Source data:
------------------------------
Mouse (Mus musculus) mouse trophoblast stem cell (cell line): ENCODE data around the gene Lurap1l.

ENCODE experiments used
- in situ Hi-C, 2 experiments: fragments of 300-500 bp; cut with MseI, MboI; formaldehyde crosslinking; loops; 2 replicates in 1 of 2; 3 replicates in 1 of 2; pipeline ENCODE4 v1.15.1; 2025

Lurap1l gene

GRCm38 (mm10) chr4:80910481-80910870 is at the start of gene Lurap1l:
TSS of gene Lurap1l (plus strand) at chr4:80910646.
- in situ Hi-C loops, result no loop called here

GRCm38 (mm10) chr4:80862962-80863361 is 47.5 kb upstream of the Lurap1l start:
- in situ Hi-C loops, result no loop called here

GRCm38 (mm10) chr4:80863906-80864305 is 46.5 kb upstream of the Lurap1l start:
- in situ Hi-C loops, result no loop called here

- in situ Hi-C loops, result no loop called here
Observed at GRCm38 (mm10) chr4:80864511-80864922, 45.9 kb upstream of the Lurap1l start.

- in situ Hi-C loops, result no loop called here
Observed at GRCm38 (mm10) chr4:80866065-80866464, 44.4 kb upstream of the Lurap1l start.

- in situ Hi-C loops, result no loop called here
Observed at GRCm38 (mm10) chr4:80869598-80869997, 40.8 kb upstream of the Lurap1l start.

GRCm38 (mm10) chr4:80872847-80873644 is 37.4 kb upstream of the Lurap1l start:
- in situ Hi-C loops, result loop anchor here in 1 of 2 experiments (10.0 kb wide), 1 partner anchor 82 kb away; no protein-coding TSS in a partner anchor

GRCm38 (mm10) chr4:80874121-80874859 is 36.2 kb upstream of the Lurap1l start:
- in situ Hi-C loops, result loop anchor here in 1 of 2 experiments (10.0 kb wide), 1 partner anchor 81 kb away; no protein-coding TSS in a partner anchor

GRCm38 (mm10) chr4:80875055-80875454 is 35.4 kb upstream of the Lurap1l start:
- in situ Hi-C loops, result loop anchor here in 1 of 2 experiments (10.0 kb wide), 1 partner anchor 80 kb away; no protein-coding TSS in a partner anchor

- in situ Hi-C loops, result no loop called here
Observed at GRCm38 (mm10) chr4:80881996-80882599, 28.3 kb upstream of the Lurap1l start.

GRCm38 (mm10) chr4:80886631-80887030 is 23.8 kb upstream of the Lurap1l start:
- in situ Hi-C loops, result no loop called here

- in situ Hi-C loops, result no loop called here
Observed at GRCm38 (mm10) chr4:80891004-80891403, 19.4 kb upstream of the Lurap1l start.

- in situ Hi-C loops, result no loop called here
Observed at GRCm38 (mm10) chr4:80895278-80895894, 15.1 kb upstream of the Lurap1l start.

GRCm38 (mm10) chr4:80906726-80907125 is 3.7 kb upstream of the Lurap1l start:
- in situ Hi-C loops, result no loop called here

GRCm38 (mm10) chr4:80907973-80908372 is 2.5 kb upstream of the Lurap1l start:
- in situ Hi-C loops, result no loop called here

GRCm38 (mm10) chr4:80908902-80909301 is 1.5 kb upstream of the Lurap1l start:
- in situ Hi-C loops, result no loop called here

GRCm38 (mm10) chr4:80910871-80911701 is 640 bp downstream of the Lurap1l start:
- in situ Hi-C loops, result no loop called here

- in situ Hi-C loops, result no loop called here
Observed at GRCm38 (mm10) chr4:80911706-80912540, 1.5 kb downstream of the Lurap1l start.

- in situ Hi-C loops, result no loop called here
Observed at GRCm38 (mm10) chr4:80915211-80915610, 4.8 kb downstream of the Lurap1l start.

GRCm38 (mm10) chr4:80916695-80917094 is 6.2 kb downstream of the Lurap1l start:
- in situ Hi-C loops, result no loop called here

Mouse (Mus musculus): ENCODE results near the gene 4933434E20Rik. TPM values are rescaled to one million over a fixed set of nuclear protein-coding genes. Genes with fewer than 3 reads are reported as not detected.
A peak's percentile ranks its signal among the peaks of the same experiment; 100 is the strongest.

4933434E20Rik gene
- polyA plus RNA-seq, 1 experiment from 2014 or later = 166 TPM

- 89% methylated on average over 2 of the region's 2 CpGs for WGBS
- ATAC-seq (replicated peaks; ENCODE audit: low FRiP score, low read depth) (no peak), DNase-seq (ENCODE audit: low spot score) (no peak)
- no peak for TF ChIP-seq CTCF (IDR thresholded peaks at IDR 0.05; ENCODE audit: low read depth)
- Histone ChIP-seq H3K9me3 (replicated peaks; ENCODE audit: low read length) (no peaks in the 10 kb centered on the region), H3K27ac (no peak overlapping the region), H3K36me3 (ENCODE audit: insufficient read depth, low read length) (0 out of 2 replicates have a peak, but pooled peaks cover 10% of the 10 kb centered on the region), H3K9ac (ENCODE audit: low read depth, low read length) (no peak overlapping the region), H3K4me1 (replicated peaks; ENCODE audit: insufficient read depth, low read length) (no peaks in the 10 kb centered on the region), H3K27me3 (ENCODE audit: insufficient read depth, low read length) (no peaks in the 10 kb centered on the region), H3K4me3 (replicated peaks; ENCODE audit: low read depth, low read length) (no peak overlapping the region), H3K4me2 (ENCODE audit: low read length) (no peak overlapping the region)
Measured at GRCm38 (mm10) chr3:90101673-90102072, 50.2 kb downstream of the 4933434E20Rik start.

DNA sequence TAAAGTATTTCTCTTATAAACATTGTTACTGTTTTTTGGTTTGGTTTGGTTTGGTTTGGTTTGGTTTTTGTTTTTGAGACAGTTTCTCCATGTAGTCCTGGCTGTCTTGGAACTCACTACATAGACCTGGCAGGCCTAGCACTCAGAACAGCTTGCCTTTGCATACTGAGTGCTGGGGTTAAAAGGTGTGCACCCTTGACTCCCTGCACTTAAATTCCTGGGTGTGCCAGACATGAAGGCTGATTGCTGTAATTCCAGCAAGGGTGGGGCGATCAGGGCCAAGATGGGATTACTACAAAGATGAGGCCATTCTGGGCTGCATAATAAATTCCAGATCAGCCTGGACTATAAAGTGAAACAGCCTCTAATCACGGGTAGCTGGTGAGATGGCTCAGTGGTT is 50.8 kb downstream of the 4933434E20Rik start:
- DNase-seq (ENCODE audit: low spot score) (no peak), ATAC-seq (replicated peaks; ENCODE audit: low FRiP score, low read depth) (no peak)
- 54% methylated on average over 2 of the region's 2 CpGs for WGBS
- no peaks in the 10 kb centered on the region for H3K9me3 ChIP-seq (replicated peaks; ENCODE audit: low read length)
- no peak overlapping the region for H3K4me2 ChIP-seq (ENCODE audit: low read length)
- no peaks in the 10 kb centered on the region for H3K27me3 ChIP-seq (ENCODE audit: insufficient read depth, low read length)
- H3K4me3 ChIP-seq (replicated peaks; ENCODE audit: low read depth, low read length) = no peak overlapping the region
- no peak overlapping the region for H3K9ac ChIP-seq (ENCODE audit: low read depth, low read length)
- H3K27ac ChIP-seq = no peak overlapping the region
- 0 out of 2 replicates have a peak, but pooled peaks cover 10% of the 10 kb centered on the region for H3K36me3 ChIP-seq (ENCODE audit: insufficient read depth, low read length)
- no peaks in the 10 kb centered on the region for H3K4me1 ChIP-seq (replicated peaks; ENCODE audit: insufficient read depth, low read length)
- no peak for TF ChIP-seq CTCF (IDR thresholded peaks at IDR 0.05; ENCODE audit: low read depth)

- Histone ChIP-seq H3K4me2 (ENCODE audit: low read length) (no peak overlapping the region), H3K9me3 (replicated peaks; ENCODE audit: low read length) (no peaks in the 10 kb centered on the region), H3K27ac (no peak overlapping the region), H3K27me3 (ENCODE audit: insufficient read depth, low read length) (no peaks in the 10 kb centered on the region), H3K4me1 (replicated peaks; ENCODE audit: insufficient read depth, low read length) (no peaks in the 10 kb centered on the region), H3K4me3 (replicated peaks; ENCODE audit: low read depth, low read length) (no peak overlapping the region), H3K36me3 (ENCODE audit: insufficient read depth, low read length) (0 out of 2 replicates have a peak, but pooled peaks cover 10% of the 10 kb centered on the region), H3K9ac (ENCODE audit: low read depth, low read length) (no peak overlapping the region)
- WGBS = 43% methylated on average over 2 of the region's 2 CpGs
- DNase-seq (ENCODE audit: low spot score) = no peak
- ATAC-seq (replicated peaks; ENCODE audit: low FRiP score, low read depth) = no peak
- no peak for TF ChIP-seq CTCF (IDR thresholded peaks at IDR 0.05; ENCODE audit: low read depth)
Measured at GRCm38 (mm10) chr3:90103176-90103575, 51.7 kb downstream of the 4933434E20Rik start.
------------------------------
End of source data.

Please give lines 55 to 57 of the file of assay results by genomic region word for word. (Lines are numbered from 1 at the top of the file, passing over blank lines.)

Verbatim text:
DNA sequence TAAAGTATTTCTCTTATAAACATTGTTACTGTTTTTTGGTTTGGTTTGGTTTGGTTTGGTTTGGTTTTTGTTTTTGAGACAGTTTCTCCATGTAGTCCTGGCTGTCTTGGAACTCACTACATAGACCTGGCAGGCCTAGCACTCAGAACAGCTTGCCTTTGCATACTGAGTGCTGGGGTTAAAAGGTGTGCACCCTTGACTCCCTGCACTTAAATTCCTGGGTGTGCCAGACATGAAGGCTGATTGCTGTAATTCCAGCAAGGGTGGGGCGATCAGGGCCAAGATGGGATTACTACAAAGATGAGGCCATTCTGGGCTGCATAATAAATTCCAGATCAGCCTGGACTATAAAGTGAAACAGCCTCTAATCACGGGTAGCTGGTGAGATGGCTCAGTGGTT is 50.8 kb downstream of the 4933434E20Rik start:
- DNase-seq (ENCODE audit: low spot score) (no peak), ATAC-seq (replicated peaks; ENCODE audit: low FRiP score, low read depth) (no peak)
- 54% methylated on average over 2 of the region's 2 CpGs for WGBS